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Non-disclosure to auditors

Case outline.

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Non-disclosure to auditors
You are employed as an Accounting Systems Manager. During your work you overhear a Financial Controller in one department, saying that she had not been disclosing certain things to the auditor. You don’t know whether to believe this but are uneasy, as the culture appears to be one of “getting away with as much as possible”. In addition, you have heard that a bribe was paid to an overseas company to secure work. You are uneasy about the situation and worried that a poor relationship with your line manager may prevent you from exploring the accuracy of the statements given to you.

Key fundamental principles

Integrity - Can you overlook the financial controller’s comments, the culture and the bribe allegedly paid to the overseas company and still demonstrate integrity? Objectivity - Knowing that something may be wrong, how can you maintain your objectivity?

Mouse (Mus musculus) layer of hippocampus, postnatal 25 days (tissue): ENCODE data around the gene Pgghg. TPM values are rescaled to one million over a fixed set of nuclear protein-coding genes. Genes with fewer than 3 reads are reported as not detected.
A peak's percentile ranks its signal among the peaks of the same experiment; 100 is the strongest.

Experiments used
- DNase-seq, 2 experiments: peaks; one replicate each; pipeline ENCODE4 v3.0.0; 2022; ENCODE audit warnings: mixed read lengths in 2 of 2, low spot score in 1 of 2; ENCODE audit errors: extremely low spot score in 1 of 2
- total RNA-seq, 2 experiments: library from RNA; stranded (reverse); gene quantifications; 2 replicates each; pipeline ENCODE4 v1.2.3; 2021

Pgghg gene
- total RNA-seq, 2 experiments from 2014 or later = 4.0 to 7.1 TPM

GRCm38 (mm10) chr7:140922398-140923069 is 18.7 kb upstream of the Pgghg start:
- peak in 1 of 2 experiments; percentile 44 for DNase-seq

Confidentiality – Is there any basis in which you could or should make disclosures?

Professional Behaviour - How should you proceed so as not to discredit yourself?


Identify relevant facts: Consider the business’ policies, procedures and guidelines, accounting standards, best practices, code of ethics, applicable laws and regulations. Can you corroborate the facts further with documentation or discussion with relevant parties? Do you have an internal process for whistle blowing? What steps have you taken to understand money laundering legislation and the Public Interest Disclosure Act?

Identify affected parties: Key affected parties are you, the financial controller, the employee raising allegations about a bribe, line manager and auditor. Other possible affected parties are employees, next level of management, internal audit, Audit committees*, the Board, shareholders and financial backers.

Who should be involved in resolution: Consider not just who should be involved, but also for what reason and timing of their involvement. Have you thought of contacting the Institute for advice and guidance? Do you have trusted colleagues with whom you can discuss your position? At what point will you consider involving your line manager, next level of management, the Board and the Audit committee*?

Possible course of action

Check the relevant facts and discuss the matter with your immediate line manager. If you feel that the response by the line manager is not satisfactory, next steps may be to discuss the matter further with the next level of management, internal audit, Audit committee* and the Board.

If you have suspicions or evidence of money laundering, contact ICAEW or the Money Laundering Helpline and/or take legal advice.